The World Cup cricket bandwagon has begun to roll, and this time it's appliance maker LG that is first off the block with a complete consumer marketing package that will be launched on the occasion of the ICC Cricket World Cup tournament to be held in South Africa in 2003. Marketers in India have zeroed in on the two national obsessions among Indians - cricket and movies. LG has set the ball rolling with a marketing campaign titled "Always Cricket First" that will see it invest Rs 400 million (U.S. $8.2 million) in advertising and a slew of consumer promotions in and around the event.
issue: January 2003 APPLIANCE Magazine
New Delhi Report
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World Cup cricket is to Indian sport and marketing as the Super Bowl is to American marketers.
The campaign comprises 22 television commercials featuring each of the captains participating in the 14-nation tournament. The campaign began on Dec. 1 across all major TV channels. Ravi Shastri, former Indian cricket captain who was signed by LG earlier this year as its brand ambassador, is also part of the campaign. The campaign has Mr. Shastri interacting with the captains in a series of different situations. According to Ganesh Mahalingam, general manager of Marketing for LG, "The campaign is designed to promote the spirit of the game and urge people to pledge their support to put cricket first. It revolves around the passion, obsession, and dedication cricket generates in people in India and creatively captures the aspirations and emotions of both the players and the millions of cricket fans for whom its always cricket first." LG is the official global partner of all ICC tournaments until 2007, which includes the World Cups in 2003 and 2007.
Cricket has always been a mega consumer marketing event, but the World Cup and marketers like Pepsi and Coca-Cola have been major spenders and sponsors of cricketing-related promotions and advertising. However, over the last few years, appliance makers have begun to aggressively focus their marketing activities around cricket. LG was among the leading sponsors of the World Cup event held in 1999 in England. Evidently, the company's association with the game has benefited it favorably, as it has decided to help promote the 2003 World Cup.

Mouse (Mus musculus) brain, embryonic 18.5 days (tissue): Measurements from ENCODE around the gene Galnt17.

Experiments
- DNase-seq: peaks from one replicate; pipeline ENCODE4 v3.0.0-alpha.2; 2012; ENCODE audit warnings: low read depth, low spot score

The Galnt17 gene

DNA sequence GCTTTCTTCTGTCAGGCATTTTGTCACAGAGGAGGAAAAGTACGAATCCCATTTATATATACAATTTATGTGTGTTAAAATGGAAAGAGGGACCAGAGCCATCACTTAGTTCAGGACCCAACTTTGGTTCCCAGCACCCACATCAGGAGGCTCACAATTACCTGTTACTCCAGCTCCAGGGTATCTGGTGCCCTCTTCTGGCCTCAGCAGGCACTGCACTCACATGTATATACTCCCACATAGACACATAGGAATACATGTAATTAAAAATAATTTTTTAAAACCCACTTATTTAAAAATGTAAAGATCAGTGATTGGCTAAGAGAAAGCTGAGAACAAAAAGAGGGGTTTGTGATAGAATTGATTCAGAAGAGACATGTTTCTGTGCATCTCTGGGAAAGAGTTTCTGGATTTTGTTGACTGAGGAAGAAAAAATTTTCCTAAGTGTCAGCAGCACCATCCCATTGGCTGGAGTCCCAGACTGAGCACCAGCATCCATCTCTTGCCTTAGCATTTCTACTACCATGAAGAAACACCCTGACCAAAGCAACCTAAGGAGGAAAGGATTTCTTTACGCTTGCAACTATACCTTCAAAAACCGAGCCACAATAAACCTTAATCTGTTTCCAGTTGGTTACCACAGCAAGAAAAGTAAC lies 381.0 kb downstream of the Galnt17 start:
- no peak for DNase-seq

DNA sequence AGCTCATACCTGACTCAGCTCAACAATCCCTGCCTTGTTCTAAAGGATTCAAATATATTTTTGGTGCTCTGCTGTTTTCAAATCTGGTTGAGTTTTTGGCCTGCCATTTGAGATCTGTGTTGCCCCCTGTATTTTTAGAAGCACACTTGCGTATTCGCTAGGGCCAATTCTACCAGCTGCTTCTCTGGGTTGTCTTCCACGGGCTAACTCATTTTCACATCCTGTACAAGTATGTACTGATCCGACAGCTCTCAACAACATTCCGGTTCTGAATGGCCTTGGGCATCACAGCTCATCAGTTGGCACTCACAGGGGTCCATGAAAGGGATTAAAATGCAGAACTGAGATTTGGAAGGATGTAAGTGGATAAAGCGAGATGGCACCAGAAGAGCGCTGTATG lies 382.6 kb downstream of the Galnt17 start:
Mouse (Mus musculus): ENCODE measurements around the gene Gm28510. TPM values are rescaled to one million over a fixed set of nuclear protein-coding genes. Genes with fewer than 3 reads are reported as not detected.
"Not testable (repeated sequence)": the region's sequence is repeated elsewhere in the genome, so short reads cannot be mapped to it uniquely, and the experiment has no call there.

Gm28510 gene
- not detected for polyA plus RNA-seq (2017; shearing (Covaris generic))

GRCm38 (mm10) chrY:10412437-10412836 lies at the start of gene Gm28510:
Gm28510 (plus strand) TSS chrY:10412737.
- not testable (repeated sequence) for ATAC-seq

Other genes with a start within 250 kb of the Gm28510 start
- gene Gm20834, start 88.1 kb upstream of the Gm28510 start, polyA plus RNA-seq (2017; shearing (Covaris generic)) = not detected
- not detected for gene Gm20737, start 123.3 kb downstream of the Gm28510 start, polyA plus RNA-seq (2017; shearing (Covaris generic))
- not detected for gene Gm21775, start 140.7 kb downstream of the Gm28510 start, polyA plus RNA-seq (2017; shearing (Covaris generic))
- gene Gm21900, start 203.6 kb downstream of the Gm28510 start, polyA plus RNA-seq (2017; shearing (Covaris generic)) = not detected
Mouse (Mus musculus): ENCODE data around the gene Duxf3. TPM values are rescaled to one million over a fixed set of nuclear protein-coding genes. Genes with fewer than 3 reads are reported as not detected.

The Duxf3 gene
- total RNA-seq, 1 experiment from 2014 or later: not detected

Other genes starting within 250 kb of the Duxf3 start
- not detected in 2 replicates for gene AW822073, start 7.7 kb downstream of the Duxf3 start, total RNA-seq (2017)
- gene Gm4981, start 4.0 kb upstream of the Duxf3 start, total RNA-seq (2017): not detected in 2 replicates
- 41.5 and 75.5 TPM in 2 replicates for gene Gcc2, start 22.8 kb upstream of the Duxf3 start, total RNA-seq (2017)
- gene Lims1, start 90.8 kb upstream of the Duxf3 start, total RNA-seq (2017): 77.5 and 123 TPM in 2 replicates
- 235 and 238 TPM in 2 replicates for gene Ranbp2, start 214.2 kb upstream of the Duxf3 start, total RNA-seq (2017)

Samsung as well has jumped into the cricket fray by signing up with a number of cricketers to endorse its products. Samsung has also been associated with football events. During the World Cup Football event earlier this year, it had targeted sales worth Rs 3.1 billion ($64 million) toward a campaign called "Samsung Dabaake Jeeto," during which it introduced a new range of flat and projection TVs. It organized special in-store promotions in what are considered three soccer-crazy places, Kolkata, Goa, and Kerala. Gifts worth Rs 100 million ($2 million) were given away during the campaign and included products like digital flat TVs, frost-free refrigerators, microwave ovens, washing machines, mobile phones, and cameras.
With cricket being much more popular in India than soccer, practically every consumer goods company is expected to target the forthcoming ICC World Cup Cricket tournament. Eventually, it will be a fight for eyeballs during the most popular cricketing event. For apart from consumer appliances, just about every consumer product will be eyeing a share of the cricket lovers' (which comprises nearly three-fourths of the Indian population) attention. It remains to be seen whether appliance makers can break through the clutter of cricket-related promotions.
This report is filed by Adite Chatterjee, New Delhi correspondent, APPLIANCE magazine.